This entire section of the Tribute Store is black and white, with a sharp contrast to make even three-dimensional props look like flat comic book pages.
Projections across the room make it appear as though it’s raining.
The projections even extend to raindrops hitting the floor.
There are several missing persons flyers on the walls.
As guests leave the shipping and receiving door, they enter the Shuster Bros. office. More comic panels and posters are on the walls.
A magnifying glass sits on the desk.
It highlights the words “fish people” on a document.
A desk lamp appears to shine on the desk, although it’s really just painted to look like light.
There are also streaks of rain painted on the backward window.
Detective Boris Schuster founded Legendary Truth, an association that investigates the evil behind Halloween Horror Nights. Charlie McPherson’s disappearance led to Schuster’s investigations of Dr. Mary Agana (Bloody Mary). At the same time, Tim Foyle began investigating Schuster’s records in 1991.
Schuster was amassing information (and writing novels) related to the Legions of Horror and their totems. Using the books and notes, Foyle collected the totems and opened a portal that unleashed unspeakable monsters on October 31, 1991, implying that the horrors he unleashed are the reason behind Halloween Horror Nights, which also began that year.
There’s a door to the office that figures appear to walk past.
A silhouette appears in the window.
The figure’s shadow is even on the floor in front of the door.
You may be wondering about “Shuster Bros.,” considering a brother has never been mentioned in Boris’ story before.
Well, according to some of the comic book panels on the walls, this case cost Shuster his partner/brother.
A Mold-A-Rama in this room lets guests create their own Bride of Frankenstein figure.
An example figure was not yet on display.
A set of lockers and suitcases against a wall resembling a subway tunnel.
Remember this Cthulhu-like figure? We last spotted it in the Boris Shuster window of Universal Studios Florida’s New York.
The figure is a “cult relic” related to the fish people.
In the story, Boris is accompanied by a mysterious woman as they hunt down the fish people. They also encounter Obed Guttmann, who has a cane topped with a similar Cthulhu figure.
This room includes a poster advertising “G.E.R.G.” – Geochronological Error Regulators & Ghosthunters. The group’s mascot is a llama.
Gerg the Llama has been referenced in the past several Tribute Stores. At the 2021 Halloween Tribute Store, a ride operator had a reminder to buy a gift for Greg the Llama. Gregory celebrated a birthday at the 2022 Summer Tribute Store. At the 2022 Holiday Tribute Store, an ad for the Trapper Hat Observation Tower & Petting Zoo said you can meet Gerg the Llama (again celebrating a birthday). A poster at the 2023 Mardi Gras Tribute Store advertised Gerg “The Llama” McWilliams and the Matte Finish Orchestra.
There’s also a poster for the Dead Coconut Drive-In Theater. Revenge of the Dead Coconut Club will open at CityWalk soon.
Some “false idols” are displayed as though for sale next to another image of The Curator.
A Finnegan’s Bar & Grill sign hangs from the ceiling, although you might be more concerned with the giant tentacled monster with glowing red eyes. The monster hangs above the exit of this room.
On the ground is a figure of Boris facing the creature.
Hallway of Frights
Guests transition between the next two rooms through the Hallway of Frights.
In here, several custom comic books are on display. Universal Studios Florida guests had the opportunity to get their picture on a Tribute to Terror comic book that they will be able to take home at the end of the Halloween season.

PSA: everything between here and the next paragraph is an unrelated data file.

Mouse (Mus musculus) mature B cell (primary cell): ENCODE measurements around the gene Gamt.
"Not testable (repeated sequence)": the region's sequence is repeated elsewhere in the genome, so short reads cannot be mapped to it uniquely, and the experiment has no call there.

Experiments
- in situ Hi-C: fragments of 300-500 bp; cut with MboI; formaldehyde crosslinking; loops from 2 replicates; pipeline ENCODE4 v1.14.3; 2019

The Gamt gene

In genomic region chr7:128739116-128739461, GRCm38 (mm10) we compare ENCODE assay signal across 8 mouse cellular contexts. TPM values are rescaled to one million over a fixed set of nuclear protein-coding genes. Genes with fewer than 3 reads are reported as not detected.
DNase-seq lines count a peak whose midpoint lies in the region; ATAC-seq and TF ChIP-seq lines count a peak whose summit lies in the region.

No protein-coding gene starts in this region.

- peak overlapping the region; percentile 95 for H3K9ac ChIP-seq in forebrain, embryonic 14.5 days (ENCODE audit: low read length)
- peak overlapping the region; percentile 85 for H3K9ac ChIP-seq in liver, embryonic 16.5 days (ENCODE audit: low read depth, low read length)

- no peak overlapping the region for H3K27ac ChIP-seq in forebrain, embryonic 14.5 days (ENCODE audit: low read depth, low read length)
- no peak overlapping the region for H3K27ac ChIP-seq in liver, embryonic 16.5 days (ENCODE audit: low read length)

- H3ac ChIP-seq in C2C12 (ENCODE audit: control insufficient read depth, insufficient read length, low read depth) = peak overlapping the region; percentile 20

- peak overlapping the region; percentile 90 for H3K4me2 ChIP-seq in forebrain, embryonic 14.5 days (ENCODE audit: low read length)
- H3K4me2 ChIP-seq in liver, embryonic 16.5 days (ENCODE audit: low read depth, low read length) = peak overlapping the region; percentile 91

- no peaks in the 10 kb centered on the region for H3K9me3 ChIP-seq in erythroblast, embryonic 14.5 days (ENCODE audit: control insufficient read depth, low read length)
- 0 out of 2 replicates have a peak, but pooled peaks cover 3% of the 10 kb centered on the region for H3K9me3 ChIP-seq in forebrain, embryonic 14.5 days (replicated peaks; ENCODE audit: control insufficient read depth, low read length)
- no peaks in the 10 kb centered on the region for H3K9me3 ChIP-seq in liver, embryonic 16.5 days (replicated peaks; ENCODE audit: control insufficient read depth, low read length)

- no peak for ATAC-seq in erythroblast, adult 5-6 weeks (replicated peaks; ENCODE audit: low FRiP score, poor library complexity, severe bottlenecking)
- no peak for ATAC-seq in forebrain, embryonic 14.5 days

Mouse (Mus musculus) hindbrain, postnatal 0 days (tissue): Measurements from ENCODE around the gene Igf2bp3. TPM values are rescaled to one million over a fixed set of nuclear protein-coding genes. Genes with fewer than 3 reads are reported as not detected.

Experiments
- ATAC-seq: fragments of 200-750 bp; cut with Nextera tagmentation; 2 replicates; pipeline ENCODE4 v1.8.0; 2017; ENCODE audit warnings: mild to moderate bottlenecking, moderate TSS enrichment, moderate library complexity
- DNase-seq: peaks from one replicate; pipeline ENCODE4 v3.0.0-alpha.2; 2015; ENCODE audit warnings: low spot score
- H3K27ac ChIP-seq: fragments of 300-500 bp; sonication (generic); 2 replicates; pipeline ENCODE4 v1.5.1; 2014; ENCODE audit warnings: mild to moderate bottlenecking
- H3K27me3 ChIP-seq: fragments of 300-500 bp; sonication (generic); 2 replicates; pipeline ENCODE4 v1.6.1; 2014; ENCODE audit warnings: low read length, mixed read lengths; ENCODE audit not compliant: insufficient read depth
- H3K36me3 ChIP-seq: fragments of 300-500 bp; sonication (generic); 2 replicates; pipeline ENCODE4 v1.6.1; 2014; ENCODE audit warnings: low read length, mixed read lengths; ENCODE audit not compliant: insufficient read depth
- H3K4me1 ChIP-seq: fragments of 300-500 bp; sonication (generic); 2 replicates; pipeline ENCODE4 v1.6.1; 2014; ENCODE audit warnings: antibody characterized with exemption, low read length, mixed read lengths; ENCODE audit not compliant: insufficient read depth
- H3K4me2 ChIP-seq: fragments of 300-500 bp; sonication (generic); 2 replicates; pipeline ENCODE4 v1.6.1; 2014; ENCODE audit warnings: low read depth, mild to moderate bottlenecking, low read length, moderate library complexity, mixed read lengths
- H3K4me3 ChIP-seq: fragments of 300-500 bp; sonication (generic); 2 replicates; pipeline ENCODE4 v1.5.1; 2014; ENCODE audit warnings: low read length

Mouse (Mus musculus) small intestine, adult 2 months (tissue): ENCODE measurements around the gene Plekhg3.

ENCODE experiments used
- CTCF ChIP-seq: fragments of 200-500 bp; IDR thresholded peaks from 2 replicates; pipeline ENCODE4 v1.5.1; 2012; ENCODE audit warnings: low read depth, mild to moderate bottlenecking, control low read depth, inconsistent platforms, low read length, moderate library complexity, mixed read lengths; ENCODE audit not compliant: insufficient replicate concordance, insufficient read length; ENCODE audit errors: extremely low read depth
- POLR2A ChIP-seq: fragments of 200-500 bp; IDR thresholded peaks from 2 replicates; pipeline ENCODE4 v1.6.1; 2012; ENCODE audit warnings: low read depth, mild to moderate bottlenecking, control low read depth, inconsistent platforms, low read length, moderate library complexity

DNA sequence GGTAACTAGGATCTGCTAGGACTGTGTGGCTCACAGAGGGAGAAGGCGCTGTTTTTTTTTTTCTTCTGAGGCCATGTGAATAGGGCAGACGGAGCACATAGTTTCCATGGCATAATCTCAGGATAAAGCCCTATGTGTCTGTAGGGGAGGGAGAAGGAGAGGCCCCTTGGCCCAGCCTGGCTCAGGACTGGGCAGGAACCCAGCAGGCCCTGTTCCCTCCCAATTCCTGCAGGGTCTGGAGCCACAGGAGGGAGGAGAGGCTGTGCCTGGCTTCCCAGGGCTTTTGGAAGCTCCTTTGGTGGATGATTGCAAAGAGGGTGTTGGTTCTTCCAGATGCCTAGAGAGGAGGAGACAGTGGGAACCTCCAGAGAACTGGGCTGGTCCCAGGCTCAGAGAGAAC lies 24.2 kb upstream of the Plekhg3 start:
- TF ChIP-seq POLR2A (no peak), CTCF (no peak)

#3: “Pay Up”
There are more stories to come, and now it’s time to “Pay Up!” The Curator appears in a motorcycle jacket and flat cap, saying, “Ah, Jim’s Diner! A classic join in a classic town. And what’s that I hear? The rumble of motorcycles? The local gang is on their way to pay a visit to old Jim. I have a feeling they may be in for more than just a fine cup of coffee and a slice of cherry pie…”
A motorcycle is parked next to the Jim’s Diner façade, and guests will actually hear it rumble.
The comic panels on the walls depict the biker gang arriving at Jim’s Diner.
There’s a jukebox next to a diner bench.
Sitting on the bench is a skeletal figure in a trenchcoat and hat.
He has a sandwich and a knocked-over drink in front of him.
There’s a Mummy Mold-A-Rama machine.
A demonic figure is behind a counter with red stools, demanding the bikers “pay up!”
Lights project green splotches swirling around the demon.
Another dead person is sitting at the counter.
At the room’s exit, The Curator says, “Well, kids, looks like they all had to pick up the tab on this one! Crime may not pay, but these criminals certainly did!”
This is where special snacks are also available.
#4: “Eyes of the Ripper”
The final story is “Eyes of the Ripper.” The Curator welcomes guests to the Whitechapel District of London in 1888, the year and location Jack the Ripper wreaked terror.
The room is made up of stone façades with fake windows and missing posters.
The comic panels tell the story of the Ripper.
One Jack the Ripper figure with glowing red eyes and a large knife peers out of a doorway.
Another figure is at the far end of the room, near the cash registers.
The comic story theorizes Jack the Ripper wasn’t a man, but a monster.
The description below the last Ripper figure reads:
Whether man or beast, he has never been caught. And to this very day, his identity is a mystery.
So if you find yourself in the Whitechapel area, be sure to check every alley, every doorway, and every corner…
For you never know if the Ripper might still be lurking.
Guests exit through a hallway of black and white stone.
As shown by a street sign that’s half black-and-white and half green, the hallway moves into color as guests return to the real world.
There are more posters for Dead Coconut Club and the Vamp ’69 scare zone.
In the vestibule at the end is a medallion machine.
The medallion designs feature Vecna from “Stranger Things,” the Hellfire club logo also from “Stranger Things,” Chucky, and Lil’ Boo.
There’s a newsstand by the exit, with more custom Tribute to Terror comics.
The green newsstand is covered in graffiti and the candy on the shelves is dirty. The Curator sits behind the window.
There are stacks of newspapers.
One stack is stained with something reddish-brown.
Stay tuned for our video tour of the Halloween Tribute Store.